Basilica of San Bernardino
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The Basilica of San Bernardino is located in L'Aquila, Italy. The church was built, with the adjacent cloister, between 1454 and 1472 in honor of St Bernardino of Siena. The corpse of the saint is guarded inside the church in a mausoleum and it was declared a Basilica Minor in May 1946 by Pope Pius XII.
The events about foundation of the church are connected to the figure of Saint Bernardino, who, although he was seriously sick, in 1444 went to Aquila to try to reconcile two adversarial groups. When he died, on the 20th May exactly on the Abruzzo's county seat, the citizens asked for and attained by Pope Eugene IVthe authorization to guard the corpse of the saint.
The first period of works, frequently interrupted, began on 1454 and closed on 1472 with the realization of the cupola, which allowed the relocation of the corpse inside the basilica.
Just later began the building of the facade under the direction of Silvestro dall'Aquila. When he died in 1504, the works stopped and the facade remained incomplete for over twenty years. In 1524, the job was taken by Nicola Filotesio, better known as Cola dell'Amatrice, and the church was completed in 1542.
After the earthquake in 1703, the inside of the church was completely rebuilt in Baroque style by three great architects of that period: Cipriani, Contini and Biarigioni. In 1724 Ferdinando Mosca made the magnificent wooden ceiling which was painted by Girolamo Cenatiempo, who was also the painter of frescos in the chapel hosting the saint's mausoleum. In 1773 Donato Rocco completed the principal altar.
In April 2009, another violent earthquake hit L'Aquila, which damaged the apsis of the cathedral, destroying part of the bell tower, and the cupola, the longitudinal walls and adjacent cloister were subjected to problems.
The day of the earthquake, the president of group Montepaschi Siena, Giuseppe Mussari, guaranteed live on TV a huge loan to permit the restoration work of the basilica. The cost was evaluated at over 40 million euros and the work was projected to last more than 10 years.
In May 2015 the church reopened to the community after six years of work, restoring the cupola and the bell tower damaged by the earthquake of 2009.
The basilica is placed in the old town center, across Via San Bernardino, near Corso Vittorio Emanuele. The church is located over a monumental staircase which originates from Piazza Bariscianello to the basilica, establishing a fantastic point of view for the people arriving from via Fortebraccio. Another smaller staircase raises up the church from the street constituting the parvis.
The facade is made in stone and was built on the project by Cola dell'Amatrice between 1524 and 1542. In some researchers' opinion, the facade was inspired by Michelangelo's project for the Basilica of San Lorenzo in Florence. It is subdivided in three different architectural orders: the first in doric order, the second ionic and the third corinthian. On the trabeation of the first order there are illustrated metops, on the second order there is a refined triple lancet window, which was added during the restoration work in the 18th century, and on the third order there are three big oculuses. Four sequences of double columns vertically divide the church, establishing a suggestive and harmonic diagram of nine squares on three lines. The principal gate is embedded by spiral columns. The lunette includes a Silvestro dell'Aquila's high relief illustrating Madonna with child between Francesco d'Assisi and Bernardino da Siena.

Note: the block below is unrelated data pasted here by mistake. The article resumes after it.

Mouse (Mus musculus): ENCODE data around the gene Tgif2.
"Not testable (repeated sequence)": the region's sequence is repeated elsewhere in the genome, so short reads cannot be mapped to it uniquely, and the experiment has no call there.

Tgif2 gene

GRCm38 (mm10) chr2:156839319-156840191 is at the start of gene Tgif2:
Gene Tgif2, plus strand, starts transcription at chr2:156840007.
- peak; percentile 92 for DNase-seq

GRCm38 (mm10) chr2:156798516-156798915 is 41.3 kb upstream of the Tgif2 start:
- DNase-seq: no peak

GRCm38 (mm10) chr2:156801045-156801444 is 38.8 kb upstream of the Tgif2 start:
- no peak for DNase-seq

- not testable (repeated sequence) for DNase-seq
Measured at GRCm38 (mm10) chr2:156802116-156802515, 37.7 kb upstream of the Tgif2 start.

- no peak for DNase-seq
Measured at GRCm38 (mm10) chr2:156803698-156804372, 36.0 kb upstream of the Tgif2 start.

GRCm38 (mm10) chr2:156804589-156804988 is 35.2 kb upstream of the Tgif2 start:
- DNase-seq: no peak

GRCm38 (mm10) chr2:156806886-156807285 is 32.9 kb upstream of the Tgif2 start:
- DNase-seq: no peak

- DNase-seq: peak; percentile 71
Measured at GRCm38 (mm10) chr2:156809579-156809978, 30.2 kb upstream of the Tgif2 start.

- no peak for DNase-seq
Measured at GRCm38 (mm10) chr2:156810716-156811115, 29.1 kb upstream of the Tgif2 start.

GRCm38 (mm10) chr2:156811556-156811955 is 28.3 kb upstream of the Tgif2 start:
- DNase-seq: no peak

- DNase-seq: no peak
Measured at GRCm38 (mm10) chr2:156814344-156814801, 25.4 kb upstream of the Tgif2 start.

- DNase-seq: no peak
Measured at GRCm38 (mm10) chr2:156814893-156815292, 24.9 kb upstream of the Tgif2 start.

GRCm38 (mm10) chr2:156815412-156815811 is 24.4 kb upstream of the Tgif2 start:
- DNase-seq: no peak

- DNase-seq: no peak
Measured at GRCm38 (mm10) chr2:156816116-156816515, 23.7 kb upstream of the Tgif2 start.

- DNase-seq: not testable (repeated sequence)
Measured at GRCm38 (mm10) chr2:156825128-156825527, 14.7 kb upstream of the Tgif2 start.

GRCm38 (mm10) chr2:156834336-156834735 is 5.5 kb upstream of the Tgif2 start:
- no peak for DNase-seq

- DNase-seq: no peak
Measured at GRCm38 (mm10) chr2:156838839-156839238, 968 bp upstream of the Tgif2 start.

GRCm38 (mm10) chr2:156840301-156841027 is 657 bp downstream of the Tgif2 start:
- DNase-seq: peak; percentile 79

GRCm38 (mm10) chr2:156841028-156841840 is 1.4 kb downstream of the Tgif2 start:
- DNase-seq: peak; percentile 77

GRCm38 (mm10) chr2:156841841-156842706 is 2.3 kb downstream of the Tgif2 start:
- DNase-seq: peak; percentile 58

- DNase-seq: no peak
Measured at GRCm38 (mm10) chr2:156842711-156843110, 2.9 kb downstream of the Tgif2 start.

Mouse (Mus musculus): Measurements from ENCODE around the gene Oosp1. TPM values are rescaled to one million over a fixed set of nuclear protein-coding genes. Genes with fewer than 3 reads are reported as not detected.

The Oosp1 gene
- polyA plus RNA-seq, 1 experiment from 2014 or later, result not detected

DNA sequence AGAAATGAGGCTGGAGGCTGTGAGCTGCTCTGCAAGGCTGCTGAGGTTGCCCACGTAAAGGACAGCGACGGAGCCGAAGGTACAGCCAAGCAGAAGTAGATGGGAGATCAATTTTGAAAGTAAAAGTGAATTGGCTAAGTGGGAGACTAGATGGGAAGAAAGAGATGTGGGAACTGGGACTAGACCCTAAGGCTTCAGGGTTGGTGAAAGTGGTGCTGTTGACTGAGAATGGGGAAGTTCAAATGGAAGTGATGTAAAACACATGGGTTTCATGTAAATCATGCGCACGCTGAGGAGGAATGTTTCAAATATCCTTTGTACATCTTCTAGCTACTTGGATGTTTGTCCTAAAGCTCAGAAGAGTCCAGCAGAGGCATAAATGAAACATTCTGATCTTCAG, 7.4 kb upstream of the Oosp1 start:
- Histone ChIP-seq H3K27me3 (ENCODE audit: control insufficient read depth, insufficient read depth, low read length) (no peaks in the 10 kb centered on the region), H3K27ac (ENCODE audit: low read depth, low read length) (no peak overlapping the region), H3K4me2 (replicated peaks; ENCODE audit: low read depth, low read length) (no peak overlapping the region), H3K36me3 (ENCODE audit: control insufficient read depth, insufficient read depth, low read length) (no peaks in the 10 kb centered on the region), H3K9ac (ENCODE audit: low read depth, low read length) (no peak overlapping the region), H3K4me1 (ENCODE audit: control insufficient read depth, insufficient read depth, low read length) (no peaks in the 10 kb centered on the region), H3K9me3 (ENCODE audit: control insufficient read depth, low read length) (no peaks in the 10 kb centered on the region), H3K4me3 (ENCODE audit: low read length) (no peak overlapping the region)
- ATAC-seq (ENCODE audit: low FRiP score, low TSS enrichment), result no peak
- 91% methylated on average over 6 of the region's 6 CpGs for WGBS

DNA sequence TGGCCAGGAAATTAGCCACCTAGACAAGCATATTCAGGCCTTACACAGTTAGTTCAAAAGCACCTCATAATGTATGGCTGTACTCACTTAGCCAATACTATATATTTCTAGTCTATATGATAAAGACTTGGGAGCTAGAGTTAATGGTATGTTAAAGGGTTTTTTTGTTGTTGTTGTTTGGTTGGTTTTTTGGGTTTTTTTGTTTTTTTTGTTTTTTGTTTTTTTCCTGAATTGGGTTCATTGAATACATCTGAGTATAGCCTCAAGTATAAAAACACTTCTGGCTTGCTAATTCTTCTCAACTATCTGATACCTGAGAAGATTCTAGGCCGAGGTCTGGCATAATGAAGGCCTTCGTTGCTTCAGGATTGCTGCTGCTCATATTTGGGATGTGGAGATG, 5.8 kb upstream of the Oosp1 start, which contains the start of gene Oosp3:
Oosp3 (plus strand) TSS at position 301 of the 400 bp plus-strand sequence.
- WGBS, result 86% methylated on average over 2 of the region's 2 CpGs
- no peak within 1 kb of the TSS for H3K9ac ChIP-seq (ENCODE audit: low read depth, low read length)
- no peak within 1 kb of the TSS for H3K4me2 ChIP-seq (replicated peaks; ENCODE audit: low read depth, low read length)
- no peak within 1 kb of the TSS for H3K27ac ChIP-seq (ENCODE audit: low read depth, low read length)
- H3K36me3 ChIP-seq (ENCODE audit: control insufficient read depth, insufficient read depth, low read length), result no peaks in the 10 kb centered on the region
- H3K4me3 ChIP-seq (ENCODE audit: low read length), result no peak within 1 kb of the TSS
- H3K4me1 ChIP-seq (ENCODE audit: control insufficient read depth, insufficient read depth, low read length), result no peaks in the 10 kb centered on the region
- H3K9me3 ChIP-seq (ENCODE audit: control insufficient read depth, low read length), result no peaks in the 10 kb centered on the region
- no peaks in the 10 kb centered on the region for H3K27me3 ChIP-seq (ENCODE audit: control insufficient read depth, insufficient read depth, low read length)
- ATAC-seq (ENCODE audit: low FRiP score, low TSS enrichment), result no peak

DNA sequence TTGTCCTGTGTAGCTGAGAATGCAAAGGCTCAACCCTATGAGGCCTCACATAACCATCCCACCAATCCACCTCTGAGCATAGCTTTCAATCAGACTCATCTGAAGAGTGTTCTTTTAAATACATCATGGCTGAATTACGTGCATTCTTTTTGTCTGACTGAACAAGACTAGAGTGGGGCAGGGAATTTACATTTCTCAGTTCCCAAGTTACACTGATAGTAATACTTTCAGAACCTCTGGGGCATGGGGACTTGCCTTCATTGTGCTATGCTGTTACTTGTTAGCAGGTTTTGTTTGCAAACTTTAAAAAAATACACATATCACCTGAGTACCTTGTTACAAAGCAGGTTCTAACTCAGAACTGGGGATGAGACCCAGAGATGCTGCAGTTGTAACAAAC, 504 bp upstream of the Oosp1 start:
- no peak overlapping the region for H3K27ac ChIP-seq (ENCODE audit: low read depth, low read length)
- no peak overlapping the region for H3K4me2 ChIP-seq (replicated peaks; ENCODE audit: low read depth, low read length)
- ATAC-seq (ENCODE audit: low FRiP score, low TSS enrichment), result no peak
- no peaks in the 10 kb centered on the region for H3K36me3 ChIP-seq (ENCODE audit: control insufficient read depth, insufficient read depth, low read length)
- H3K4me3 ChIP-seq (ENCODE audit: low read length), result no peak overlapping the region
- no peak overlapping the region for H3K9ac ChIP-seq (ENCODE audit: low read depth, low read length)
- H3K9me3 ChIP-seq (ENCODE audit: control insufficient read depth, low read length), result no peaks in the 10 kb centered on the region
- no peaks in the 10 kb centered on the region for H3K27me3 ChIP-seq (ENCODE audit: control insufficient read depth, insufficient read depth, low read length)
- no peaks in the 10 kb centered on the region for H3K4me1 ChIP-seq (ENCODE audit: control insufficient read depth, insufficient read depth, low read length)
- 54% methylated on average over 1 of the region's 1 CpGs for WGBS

The map of the inside is a Latin cross with three naves long about 26 feet. His aspect is sumptuously baroque due to restoration work following the earthquake in the 1703 which demolished the central nave, the cupola and the tambour.
Today the central nave has an exquisite wooden lacunar ceiling carving, painting and gilding by Ferdinando Mosca da Pescocostanzo (1723-1727]), who also made the magnificent pipe organ. The ceiling was later painted by Girolamo Cenatiempo, pupil of Luca Giordano. The lateral naves include many chapels formed in octagonal cupolas.
The last chapel to the left contains the Mausoleum Camponeschi, made by Silvestro dell'Aquila. The second from the right has an altarpiece in terracotta white-glazed on blue bottom, by Andrea della Robbia. On the fourth chapel to the right there is the painting Adorazione dei Magi, work by Pompeo Cesura, pupil of Raffaello.
The fifth chapel to the right, which is much bigger than the others one, features the Mausoleum of St Bernardino of Siena. The commission was given to Silvestro dell'Aquila in 1489 by Jacopo di Notar Nanni and it was completed by his grandchild Angelo, batter known as L'Ariscola, in 1505. The mausoleum in considered the masterpiece of Renaissance art in L'Aquila. The mausoleum has quadrilateral form on two lines of pilasters decorated by recesses with sacred sculptures. The remains of the saint are held in a modern silver urn which substitutes for the original one smuggled by French. The vault of the chapel and the apse have frescos made by Girolamo Cenatiempo.
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- "Archived copy" (PDF). Archived from the original (PDF) on 2016-03-05. Retrieved 2016-02-13.CS1 maint: archived copy as title (link)
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- Touring Club Italiano - La Biblioteca di Repubblica (2005). L'Italia - Abruzzo e Molise. Touring Editore.
- Touring Club Italiano (2005). Abruzzo: L'Aquila e il Gran Sasso, Chieti, Pescara, Teramo, i parchi e la costa adriatica. Touring Editore.
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